If I was asked before to visit Tabuk, I’d probably had second thoughts. There’s not much of a good reputation to talk about. All I knew about the place was its primitive mountain dwellers decapitating heads for sport. When I got there, I asked the locals about it. They just told me not to go wandering outside after 7 PM. How creepy. Continue reading “WorkGoals Series: Kalinga”
Once again we were privileged to travel for our work project. This time my new office partner and I were assigned to one of the most visited places in Luzon for its amazing beaches that offer a good challenge for novice surfers. Not only that but it also exhibits natural and man-made marvels.
Tired of air pollution and warm weather in the city?
Do you want to breathe fresh air, feel the touch of cold wind on your face, and walk in the streets in the afternoon while sipping a cup of hot coffee??
Well, Sagada is the perfect place to be. A place that sits above the mountains of Cordillera Region. It boasts a perfect green picturesque of rice terraces which are said to be carved with bare hands of locals’ ancestors centuries ago.It is a place where you can find fresh fruits and vegetables and several variants of rice.
Fortunately, Sagada is one of the many municipality that greatly benefited in the government’s farm to market road projects as almost all of the roads in this place are already concrete. What will only make it difficult for the tourists/travelers is the mode of transportation in the area. Since the place is too far and the roads are very steep, you can only see few service vehicles roaming around. With this, it is advisable for those who wants to explore Sagada to avail joiner tour instead of doing “DIY” (Do It Yourself).
Places to visit:
1. Kiltepan Rice Terraces
Aside from the beautiful sunrise, this is where you can also watch the amazing sea of clouds (well, that is if you are very lucky). According to locals, sea of clouds is not always present on top of Kiltepan, and there are occasions that tourists are very unfortunate not to witness its majestic beauty. Weather condition is a factor to consider.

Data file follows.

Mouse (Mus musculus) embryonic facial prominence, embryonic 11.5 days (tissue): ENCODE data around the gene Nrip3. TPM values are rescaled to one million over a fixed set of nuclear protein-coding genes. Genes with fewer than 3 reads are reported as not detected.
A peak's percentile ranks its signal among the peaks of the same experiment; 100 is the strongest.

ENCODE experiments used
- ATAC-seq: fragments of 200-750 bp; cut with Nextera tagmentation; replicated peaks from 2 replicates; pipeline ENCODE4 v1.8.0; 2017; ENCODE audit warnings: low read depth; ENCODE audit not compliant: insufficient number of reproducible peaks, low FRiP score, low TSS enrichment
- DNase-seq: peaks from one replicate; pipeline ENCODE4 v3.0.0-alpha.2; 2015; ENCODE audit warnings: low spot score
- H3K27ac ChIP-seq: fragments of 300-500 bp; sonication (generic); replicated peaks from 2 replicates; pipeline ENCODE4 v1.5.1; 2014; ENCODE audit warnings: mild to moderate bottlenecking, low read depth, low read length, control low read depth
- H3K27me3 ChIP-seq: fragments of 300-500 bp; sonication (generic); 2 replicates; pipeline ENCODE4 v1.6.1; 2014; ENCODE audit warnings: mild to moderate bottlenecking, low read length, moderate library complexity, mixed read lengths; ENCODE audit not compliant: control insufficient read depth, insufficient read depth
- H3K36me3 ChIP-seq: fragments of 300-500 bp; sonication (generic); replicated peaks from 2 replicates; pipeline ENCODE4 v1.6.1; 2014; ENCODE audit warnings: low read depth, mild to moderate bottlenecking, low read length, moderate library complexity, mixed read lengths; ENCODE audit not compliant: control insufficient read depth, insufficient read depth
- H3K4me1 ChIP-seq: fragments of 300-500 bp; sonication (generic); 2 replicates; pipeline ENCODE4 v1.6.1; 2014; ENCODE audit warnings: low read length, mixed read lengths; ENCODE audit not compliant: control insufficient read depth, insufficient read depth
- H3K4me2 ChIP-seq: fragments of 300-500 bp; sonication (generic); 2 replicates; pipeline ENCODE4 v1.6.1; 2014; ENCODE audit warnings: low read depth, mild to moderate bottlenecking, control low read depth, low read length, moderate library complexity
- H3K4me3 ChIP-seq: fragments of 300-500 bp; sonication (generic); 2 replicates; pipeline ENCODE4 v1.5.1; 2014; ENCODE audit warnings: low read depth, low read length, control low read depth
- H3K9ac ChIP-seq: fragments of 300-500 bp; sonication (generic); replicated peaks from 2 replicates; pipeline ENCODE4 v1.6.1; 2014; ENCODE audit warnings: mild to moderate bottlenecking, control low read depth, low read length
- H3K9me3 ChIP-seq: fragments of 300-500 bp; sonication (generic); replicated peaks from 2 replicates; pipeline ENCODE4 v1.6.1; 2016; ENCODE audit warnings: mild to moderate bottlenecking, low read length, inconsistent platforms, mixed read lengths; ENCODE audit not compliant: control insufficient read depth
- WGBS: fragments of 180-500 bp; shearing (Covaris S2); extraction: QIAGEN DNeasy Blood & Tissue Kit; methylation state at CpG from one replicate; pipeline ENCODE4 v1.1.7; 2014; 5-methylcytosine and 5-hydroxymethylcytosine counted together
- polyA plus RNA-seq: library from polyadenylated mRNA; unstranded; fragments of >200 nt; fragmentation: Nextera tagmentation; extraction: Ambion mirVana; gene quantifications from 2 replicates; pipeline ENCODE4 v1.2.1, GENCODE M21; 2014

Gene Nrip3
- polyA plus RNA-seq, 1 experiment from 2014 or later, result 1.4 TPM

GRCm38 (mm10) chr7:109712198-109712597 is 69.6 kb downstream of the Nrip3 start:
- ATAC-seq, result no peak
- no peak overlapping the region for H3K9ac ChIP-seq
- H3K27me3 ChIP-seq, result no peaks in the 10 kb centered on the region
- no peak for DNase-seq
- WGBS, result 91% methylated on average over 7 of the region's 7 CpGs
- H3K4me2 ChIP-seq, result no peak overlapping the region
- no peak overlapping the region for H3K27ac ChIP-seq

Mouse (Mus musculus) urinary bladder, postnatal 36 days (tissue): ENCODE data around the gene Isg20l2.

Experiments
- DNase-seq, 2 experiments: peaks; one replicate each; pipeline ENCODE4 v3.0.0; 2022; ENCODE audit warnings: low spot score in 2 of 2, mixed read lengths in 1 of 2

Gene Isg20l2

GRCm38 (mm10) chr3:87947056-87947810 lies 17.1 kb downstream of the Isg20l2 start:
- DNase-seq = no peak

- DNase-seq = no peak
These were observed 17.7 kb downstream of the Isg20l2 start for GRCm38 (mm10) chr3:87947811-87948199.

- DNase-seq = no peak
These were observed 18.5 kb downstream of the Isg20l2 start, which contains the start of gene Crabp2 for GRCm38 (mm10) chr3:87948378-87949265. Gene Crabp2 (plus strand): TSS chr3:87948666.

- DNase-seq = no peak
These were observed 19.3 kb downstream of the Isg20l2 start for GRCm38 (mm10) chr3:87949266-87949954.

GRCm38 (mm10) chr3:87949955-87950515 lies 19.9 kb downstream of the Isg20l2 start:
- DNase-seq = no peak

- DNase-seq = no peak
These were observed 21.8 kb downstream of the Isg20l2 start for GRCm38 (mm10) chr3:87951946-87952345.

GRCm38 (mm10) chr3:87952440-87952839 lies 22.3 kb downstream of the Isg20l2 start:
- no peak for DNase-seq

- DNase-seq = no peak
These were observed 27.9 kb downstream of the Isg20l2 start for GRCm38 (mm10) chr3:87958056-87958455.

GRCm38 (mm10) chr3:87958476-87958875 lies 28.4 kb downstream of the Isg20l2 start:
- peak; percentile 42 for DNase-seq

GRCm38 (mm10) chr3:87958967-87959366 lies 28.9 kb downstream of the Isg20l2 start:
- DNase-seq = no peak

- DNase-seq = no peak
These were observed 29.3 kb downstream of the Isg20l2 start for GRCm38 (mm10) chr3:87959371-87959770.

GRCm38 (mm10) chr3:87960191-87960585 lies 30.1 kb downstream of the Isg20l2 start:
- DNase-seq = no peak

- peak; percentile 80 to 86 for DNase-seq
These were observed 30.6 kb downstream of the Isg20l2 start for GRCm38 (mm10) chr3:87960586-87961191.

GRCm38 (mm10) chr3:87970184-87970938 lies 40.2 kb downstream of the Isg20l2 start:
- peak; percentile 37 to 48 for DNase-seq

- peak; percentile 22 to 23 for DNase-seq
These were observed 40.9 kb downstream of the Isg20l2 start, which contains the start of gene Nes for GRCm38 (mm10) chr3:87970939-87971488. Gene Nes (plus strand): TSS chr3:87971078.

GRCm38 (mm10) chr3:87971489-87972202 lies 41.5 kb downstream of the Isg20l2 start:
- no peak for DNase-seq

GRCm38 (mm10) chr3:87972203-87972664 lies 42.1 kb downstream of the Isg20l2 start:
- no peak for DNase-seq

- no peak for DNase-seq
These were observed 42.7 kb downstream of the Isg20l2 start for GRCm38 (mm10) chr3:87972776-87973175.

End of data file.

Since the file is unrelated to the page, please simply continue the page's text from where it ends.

Apparently I am one of those unlucky individuals. (heavy sighs)
The clouds are very shy… ='(
I can only see pines trees!! (ugh!!!)
2. Hanging Coffins
According to our local tour guide, it is tradition of their ancestors to hang the remains of their departed loved ones on the cliff. And even until now, there are still few natives who prefer to hang coffins.
One proof is the white and blue coffin behind me.
I can’t explain the ambiance here. Its so weird. (LOL)
Trivia: Did you know that in Sagada, the burial ground in their cemetery is free of charge?? Yes!! You read it right! Perhaps you want to reserve one for the future. You just have to coordinate with the officer in charge. =)
3. Echo Valley
Before you reach the Hanging Coffins you have to first pass by the Echo Valley. I won’t mention why it was named that way. =) LOL
4. Episcopal Church of St. Mary the Virgin
With the influence of the missionaries from the Protestant Episcopal Church in the United States, the town of Sagada has become the only Philippine town that is predominantly Anglicans. 95% of its population to be exact.
Anglicans allow their priest to get married.
5. Bomod-ok Falls
One of the longest trek I have experienced. It was tiring but at the same time it was fulfilling.
6. Sumaguing Cave
I was not able to see the cave because I was so tired trekking to the Bomod-ok Falls. I suggest that you explore these two in separate days so that you can have the time to regain your energy.
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Nature has its way of conforming to unpredictable calamities. Preserving what needs to be preserved, destroy unwanted entities, or just going along with it. Mankind might have disturbed most of the discovered natural habitat, but we are talking about Earth, surviving for more than billions of years and adjusting itself perfectly through whatever phenomena.
Let’s go back to storytelling. Continue reading “Hitch Five: Cebu City and South Cebu”
Rolling with the rest of the holiday crowd at Baguio. Continue reading The Holiday People at Baguio